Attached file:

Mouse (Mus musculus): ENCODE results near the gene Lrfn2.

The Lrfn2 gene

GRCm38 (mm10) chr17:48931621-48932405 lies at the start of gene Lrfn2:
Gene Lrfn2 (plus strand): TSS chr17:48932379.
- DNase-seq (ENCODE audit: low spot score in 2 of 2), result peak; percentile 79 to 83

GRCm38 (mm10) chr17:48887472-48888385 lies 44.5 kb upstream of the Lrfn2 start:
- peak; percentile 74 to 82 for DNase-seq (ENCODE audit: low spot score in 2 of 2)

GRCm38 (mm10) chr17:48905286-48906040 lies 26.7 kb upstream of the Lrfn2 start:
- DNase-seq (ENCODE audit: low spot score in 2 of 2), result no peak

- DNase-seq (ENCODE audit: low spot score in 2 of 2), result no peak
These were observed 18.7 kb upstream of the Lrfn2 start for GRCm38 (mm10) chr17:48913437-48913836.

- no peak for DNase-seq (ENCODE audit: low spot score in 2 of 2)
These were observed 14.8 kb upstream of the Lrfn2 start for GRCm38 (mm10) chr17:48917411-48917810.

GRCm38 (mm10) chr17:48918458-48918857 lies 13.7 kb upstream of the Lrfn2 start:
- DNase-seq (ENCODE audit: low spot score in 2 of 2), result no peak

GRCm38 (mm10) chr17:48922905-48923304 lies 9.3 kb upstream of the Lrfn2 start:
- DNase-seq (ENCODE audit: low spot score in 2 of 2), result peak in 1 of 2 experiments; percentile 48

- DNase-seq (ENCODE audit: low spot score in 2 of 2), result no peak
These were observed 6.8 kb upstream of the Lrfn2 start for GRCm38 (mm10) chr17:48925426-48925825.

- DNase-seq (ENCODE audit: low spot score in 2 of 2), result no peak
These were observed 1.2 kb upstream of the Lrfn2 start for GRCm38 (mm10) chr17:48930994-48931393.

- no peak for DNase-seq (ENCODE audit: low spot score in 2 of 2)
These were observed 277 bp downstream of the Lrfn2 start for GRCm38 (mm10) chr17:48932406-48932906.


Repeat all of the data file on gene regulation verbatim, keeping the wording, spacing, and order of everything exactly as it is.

Mouse (Mus musculus): ENCODE results near the gene Lrfn2.

The Lrfn2 gene

GRCm38 (mm10) chr17:48931621-48932405 lies at the start of gene Lrfn2:
Gene Lrfn2 (plus strand): TSS chr17:48932379.
- DNase-seq (ENCODE audit: low spot score in 2 of 2), result peak; percentile 79 to 83

GRCm38 (mm10) chr17:48887472-48888385 lies 44.5 kb upstream of the Lrfn2 start:
- peak; percentile 74 to 82 for DNase-seq (ENCODE audit: low spot score in 2 of 2)

GRCm38 (mm10) chr17:48905286-48906040 lies 26.7 kb upstream of the Lrfn2 start:
- DNase-seq (ENCODE audit: low spot score in 2 of 2), result no peak

- DNase-seq (ENCODE audit: low spot score in 2 of 2), result no peak
These were observed 18.7 kb upstream of the Lrfn2 start for GRCm38 (mm10) chr17:48913437-48913836.

- no peak for DNase-seq (ENCODE audit: low spot score in 2 of 2)
These were observed 14.8 kb upstream of the Lrfn2 start for GRCm38 (mm10) chr17:48917411-48917810.

GRCm38 (mm10) chr17:48918458-48918857 lies 13.7 kb upstream of the Lrfn2 start:
- DNase-seq (ENCODE audit: low spot score in 2 of 2), result no peak

GRCm38 (mm10) chr17:48922905-48923304 lies 9.3 kb upstream of the Lrfn2 start:
- DNase-seq (ENCODE audit: low spot score in 2 of 2), result peak in 1 of 2 experiments; percentile 48

- DNase-seq (ENCODE audit: low spot score in 2 of 2), result no peak
These were observed 6.8 kb upstream of the Lrfn2 start for GRCm38 (mm10) chr17:48925426-48925825.

- DNase-seq (ENCODE audit: low spot score in 2 of 2), result no peak
These were observed 1.2 kb upstream of the Lrfn2 start for GRCm38 (mm10) chr17:48930994-48931393.

- no peak for DNase-seq (ENCODE audit: low spot score in 2 of 2)
These were observed 277 bp downstream of the Lrfn2 start for GRCm38 (mm10) chr17:48932406-48932906.